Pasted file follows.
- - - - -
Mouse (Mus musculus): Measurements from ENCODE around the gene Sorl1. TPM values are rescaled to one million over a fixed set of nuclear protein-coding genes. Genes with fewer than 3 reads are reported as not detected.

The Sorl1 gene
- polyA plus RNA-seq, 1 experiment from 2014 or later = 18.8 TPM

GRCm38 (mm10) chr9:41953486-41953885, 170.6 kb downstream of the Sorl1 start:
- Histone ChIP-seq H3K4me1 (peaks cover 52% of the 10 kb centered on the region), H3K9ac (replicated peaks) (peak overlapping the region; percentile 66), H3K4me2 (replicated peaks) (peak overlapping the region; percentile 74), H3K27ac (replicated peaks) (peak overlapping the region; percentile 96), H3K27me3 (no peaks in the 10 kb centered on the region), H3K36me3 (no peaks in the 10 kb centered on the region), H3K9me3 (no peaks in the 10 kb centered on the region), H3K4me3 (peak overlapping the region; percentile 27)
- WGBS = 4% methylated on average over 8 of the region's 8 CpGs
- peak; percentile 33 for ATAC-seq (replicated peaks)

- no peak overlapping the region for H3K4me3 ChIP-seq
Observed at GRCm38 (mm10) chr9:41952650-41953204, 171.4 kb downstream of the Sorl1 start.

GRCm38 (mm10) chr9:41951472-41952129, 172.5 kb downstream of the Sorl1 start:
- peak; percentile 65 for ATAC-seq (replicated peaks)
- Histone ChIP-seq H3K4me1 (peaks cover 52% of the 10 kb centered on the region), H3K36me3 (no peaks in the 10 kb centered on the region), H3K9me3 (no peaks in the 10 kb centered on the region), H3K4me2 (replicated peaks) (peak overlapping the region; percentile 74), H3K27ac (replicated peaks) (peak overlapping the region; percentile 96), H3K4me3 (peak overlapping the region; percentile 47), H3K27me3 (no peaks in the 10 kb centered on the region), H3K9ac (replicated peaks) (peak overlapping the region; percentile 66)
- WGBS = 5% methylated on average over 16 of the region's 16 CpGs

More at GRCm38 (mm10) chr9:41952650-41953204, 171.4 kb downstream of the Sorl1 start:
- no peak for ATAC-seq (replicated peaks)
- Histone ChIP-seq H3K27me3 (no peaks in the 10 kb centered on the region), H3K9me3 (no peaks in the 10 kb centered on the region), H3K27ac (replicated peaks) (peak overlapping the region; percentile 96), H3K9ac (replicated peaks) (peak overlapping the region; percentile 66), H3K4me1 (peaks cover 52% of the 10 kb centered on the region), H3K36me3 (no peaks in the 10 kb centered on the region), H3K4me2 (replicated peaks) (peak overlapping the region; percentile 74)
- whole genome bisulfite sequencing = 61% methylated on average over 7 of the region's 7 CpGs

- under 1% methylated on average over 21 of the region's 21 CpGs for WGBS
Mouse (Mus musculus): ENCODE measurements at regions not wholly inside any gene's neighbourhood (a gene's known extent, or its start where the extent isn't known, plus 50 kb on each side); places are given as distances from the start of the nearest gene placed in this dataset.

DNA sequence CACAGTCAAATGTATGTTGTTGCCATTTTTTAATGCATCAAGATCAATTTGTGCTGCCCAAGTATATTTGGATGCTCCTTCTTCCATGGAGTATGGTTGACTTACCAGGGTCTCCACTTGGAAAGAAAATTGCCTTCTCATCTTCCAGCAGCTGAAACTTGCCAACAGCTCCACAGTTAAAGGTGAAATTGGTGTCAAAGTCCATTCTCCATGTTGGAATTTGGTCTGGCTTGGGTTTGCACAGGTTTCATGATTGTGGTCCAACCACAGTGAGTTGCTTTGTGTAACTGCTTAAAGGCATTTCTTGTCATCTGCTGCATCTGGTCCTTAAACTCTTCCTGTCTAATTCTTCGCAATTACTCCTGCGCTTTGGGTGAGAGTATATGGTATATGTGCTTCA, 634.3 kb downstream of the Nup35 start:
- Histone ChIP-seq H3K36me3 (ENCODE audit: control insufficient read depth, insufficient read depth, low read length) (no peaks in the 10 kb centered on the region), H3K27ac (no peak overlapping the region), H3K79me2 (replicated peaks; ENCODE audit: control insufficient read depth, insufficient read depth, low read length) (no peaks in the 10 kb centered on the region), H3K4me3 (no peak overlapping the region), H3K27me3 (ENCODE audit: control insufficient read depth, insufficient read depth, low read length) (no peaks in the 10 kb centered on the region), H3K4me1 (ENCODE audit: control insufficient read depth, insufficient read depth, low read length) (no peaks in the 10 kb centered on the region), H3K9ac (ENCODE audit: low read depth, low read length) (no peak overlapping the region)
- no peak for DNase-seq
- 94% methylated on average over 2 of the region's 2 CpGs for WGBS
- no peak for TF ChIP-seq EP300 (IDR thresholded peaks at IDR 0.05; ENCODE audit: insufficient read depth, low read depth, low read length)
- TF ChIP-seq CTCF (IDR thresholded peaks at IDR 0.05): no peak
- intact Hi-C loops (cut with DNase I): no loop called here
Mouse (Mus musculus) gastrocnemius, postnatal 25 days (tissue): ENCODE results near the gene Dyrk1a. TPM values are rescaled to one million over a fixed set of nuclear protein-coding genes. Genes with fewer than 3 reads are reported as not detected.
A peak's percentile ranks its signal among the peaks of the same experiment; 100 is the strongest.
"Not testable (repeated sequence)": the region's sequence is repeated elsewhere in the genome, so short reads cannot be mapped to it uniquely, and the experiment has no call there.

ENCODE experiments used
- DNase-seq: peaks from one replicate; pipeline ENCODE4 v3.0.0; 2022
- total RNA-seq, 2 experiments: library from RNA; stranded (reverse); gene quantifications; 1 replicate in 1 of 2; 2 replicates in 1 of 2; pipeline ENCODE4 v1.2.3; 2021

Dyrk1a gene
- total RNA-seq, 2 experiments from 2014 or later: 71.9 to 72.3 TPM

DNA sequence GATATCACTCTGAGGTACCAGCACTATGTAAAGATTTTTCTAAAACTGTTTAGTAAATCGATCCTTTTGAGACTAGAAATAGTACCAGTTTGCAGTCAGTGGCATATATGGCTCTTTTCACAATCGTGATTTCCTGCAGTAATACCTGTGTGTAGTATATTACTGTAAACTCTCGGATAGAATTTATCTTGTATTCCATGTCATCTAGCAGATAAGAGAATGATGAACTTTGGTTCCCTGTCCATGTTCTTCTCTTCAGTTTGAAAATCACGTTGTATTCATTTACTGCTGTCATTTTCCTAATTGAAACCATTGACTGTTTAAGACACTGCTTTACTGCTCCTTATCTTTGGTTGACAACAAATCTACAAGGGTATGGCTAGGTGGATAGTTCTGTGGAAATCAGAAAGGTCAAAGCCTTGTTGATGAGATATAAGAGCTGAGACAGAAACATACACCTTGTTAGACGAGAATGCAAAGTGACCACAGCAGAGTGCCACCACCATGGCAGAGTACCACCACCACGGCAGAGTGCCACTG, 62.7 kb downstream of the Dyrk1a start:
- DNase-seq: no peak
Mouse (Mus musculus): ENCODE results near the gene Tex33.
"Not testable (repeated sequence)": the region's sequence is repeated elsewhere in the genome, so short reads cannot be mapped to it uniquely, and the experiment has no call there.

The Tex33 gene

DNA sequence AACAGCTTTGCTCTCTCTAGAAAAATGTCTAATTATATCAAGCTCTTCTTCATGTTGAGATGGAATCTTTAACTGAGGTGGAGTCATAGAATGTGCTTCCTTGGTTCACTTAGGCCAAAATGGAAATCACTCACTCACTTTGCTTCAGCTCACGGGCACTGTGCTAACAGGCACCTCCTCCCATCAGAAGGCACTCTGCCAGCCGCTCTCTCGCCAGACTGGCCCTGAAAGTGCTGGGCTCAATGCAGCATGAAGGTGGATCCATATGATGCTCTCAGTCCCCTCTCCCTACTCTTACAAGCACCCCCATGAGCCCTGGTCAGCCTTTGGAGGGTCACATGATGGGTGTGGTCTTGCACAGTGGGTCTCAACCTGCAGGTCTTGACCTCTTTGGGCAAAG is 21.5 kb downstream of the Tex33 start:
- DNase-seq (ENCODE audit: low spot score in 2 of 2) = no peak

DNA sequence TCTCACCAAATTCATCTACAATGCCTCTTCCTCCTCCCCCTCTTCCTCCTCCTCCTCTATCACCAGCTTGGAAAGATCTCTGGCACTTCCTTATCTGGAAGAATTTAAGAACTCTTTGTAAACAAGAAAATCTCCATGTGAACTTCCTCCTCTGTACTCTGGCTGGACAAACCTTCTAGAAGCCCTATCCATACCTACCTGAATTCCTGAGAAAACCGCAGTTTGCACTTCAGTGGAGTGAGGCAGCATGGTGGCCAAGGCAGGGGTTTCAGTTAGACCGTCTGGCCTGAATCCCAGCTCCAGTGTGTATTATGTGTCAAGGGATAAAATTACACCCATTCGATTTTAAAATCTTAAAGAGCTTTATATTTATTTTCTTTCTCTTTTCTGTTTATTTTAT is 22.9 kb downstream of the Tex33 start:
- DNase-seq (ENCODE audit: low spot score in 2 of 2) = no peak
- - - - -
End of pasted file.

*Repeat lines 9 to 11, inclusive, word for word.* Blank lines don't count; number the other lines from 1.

Observed at GRCm38 (mm10) chr9:41952650-41953204, 171.4 kb downstream of the Sorl1 start.

GRCm38 (mm10) chr9:41951472-41952129, 172.5 kb downstream of the Sorl1 start:
- peak; percentile 65 for ATAC-seq (replicated peaks)